5. Self Care
To avoid getting too personal, I’m not going to get into a lot of detail here. For me, I have a hard time slowing down. The “what’s next” attitude leads to productivity, but next is exhaustion, then overload, then turning off and tuning out. I try build down time into my plans. When I do this, down time is not being lazy and giving up, it’s just another chore on the list. As I go through the day, I have that down time to look forward to. If I have followed my Code, then the day will have gone as good as possible. It may not have been a great day, but if I honestly tried my best, then that is OK with me. I can wind down happy.
A LOT of my self care plan revolves around my dietary choices. It would take too much space to get into the details here, so I will merely summarize. I eat no meat. I eat very little dairy. It has been a year since I made that choice. I had to severely change my snacking choices. Snacking is a very sneaky game that catches you off guard. I try to avoid processed foods and GMOs. I try to buy organic, but I’m not a stickler about it.
I no longer buy “food”, so much as “ingredients”. I can get a range and abundance of vegetables for cheap, but that means that I HAVE TO COOK. With no microwave, and only “ingredients”, I’m forced to spend time in the kitchen. Of course in my tiny camper, the whole place is basically the kitchen (my counter space is literally 5 inches x 24 inches). With practice and a plan, it takes VERY LITTLE time to do this. The cost; I watch ONE less episode of some show I’m streaming. The benefit; priceless. People who complain about the time it takes to cook should reevaluate that. At first, it does take time, until you develop your menu and process. Healthy eating is not expensive if you’re willing to spend time cooking. My diet is my health care plan, so it is far more valuable than almost anything else I might do with that time. Plus, my simplified groceries save me a lot of money. I also like to grow my own food, but you already knew that.
I don’t exercise. Some of my endeavors are a bit physical, and in the summer I hike, that’s about it. I do some Tai Chi, and I’m gearing up for some Yoga, but those are very low impact. Still, my diet and limited activity has already shed 40 pounds, with hiking season yet to come.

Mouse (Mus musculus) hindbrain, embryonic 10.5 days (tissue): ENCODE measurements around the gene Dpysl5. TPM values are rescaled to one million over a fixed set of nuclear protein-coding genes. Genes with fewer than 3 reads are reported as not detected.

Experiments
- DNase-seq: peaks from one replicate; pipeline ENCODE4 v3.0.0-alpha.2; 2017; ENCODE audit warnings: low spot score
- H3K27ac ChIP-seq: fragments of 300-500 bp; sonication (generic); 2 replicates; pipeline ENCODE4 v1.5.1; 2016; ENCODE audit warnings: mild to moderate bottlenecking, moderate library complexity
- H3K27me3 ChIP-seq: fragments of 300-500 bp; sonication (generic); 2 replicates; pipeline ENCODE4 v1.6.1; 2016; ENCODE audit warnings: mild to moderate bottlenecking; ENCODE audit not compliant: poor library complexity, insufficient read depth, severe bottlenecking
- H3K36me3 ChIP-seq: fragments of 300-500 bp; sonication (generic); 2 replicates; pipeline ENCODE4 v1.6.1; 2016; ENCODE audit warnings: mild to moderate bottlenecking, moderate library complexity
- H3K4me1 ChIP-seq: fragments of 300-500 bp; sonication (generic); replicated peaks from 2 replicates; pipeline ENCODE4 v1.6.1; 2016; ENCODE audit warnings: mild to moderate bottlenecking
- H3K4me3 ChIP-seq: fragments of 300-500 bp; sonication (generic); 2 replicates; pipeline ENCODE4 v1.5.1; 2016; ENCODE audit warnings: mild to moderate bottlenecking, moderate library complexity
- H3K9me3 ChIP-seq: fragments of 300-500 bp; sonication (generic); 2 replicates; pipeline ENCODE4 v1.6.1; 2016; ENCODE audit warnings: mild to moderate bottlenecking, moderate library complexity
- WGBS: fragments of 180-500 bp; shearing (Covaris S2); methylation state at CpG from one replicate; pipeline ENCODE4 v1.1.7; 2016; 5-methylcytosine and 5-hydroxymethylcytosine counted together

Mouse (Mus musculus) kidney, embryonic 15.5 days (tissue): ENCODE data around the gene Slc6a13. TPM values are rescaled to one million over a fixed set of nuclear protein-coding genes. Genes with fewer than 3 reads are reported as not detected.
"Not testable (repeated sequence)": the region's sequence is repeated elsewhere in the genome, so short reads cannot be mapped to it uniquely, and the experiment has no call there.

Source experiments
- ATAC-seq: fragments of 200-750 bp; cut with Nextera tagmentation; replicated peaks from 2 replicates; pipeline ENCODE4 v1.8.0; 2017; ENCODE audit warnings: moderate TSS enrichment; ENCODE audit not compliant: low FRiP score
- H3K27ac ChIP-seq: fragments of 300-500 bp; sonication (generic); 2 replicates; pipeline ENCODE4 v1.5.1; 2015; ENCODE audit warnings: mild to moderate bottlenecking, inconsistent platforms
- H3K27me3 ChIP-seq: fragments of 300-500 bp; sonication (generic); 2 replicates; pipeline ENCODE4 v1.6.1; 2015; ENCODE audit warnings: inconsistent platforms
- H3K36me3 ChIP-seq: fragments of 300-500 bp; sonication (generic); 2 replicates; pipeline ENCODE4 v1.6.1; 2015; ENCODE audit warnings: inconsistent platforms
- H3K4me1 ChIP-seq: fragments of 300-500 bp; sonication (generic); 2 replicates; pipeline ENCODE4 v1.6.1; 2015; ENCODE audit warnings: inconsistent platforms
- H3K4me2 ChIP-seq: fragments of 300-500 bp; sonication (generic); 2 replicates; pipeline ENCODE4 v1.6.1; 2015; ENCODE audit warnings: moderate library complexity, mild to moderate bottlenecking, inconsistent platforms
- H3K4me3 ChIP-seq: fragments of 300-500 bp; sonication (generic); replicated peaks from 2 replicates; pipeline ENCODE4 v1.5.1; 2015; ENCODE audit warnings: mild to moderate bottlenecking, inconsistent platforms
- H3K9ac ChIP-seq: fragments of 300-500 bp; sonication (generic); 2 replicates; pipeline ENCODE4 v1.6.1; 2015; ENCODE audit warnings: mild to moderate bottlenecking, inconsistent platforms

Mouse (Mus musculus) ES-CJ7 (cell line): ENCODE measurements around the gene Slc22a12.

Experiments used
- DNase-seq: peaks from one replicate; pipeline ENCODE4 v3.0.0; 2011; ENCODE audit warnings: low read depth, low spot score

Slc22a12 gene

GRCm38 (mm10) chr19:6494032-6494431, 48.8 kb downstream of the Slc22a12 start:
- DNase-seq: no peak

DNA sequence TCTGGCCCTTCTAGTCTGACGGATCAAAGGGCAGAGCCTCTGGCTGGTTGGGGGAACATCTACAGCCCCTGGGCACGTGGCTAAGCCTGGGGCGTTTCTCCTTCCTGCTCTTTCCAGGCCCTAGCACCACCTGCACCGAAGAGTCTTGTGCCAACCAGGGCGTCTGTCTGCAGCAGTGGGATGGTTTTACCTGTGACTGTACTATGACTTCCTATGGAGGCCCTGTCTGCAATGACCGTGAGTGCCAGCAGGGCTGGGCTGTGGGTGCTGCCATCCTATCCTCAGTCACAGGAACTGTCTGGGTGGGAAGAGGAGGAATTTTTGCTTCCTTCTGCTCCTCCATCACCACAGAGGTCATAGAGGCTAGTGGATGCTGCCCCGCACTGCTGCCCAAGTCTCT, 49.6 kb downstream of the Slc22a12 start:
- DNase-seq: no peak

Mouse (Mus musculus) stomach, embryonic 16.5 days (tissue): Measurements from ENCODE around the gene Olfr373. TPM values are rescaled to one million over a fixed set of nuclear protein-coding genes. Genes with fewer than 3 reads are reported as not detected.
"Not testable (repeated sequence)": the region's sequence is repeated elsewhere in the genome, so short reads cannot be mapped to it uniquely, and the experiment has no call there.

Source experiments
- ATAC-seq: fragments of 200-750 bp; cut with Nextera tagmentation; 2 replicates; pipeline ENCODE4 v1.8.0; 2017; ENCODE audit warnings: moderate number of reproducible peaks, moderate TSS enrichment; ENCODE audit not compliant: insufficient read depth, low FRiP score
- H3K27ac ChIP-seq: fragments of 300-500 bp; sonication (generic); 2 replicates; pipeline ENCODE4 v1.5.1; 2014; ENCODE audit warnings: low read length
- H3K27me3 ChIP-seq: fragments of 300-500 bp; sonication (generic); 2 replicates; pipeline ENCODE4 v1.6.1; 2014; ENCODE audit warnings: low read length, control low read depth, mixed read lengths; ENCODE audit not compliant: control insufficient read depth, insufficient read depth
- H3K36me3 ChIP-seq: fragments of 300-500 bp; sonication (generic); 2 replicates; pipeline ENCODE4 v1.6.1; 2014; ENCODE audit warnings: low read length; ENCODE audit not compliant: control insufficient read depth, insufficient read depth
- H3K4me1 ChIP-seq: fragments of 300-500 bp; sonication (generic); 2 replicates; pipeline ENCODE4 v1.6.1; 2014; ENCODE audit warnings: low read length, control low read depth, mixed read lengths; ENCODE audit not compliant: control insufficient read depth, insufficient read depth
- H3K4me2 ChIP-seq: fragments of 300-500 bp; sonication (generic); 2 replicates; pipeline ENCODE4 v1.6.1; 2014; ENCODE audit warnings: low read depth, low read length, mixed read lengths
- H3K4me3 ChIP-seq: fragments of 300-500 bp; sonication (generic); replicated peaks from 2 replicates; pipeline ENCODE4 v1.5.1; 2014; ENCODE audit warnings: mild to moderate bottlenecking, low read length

Diet and exercise are often the bane of a person’s existence, but I have tried to flip the script and find something that works for me, avoiding much of the sensational and junk science. It’s no longer a chore, or a necessary torture to eat healthy. It has taken me a long time to find the food that really works for me, but with patience and curiosity, I got it pinned down. It still shifts often, but not drastically. It would have been a quicker process if I had previously taken better notes (see number 7).
6. Be Curious and Playful
I love to mess around with stuff. I love to make things. I love to hack or tweak pre-made things to better serve my needs. I love to learn new things. When I understand it just a little, I like to throw in bizarre variables, just to see the results. I like to try things even before I really know what I’m doing. I’m going to learn more from a premature and failed attempt then I would spending that same amount of time reading about it. I EXPECT to fail. I EMBRACE it. I sometimes fail ON PURPOSE. With failure built into my process, I am not afraid of it. Without that fear, I am free to cash in on the reward that risk often brings.
I was always very shy. I still am, except in situations where I have been around people long enough to become comfortable. It makes an active social life difficult for me, but The Code has helped there as well. Some months ago, I had a talk with a friend. He had his knee replaced, and he healed very quickly. He credited having quit smoking with aiding his recovery. I asked him how long it had been since he quit. In my mind, it had been about 6 months. He replied, “A year and a half.” To me, that meant the last 6 months of my life had actually been a year and a half. It was passing by, and quickly. “Enough is enough,” I said. Avoiding details I’ll say that there is this “social thing” that I NEVER do, but the next day, I took a risk and did it. It basically failed. But that’s OK. I was proud to have done it. It was The Code in action. I was curious and playful, I embraced the failure, and I moved to the next thing to the best of my ability.
7. Keep a List
I absolutely have to write things down to remember them. It’s strange, because I have a great memory. I have some sort of semi-eidetic or photographic memory. When I take a test, I can often see, somewhat clearly, text or charts from a book. It’s very flawed and unreliable, but it got me a 4.0 in college without a lot of effort. Despite that, if you tell me to get three things at the store, I might remember one of them if I remember to go to the store at all. My brain spins too erratically to retain that type of information.
Despite my “geek” blood, I’m not a big fan of productivity apps. I have wasted more time playing with apps than I can to recount. They are often very feature rich and complex, which means there is a learning curve. Those apps are amazing if you need those features. I don’t. I like to keep it simple, and that’s often a struggle. I work too organically to be a slave to software. I DO use apps, I just don’t rely on them for everything. I use an app called Trello for a big picture view of my life, and my day to day affairs play out in analog on small pieces of scrap paper.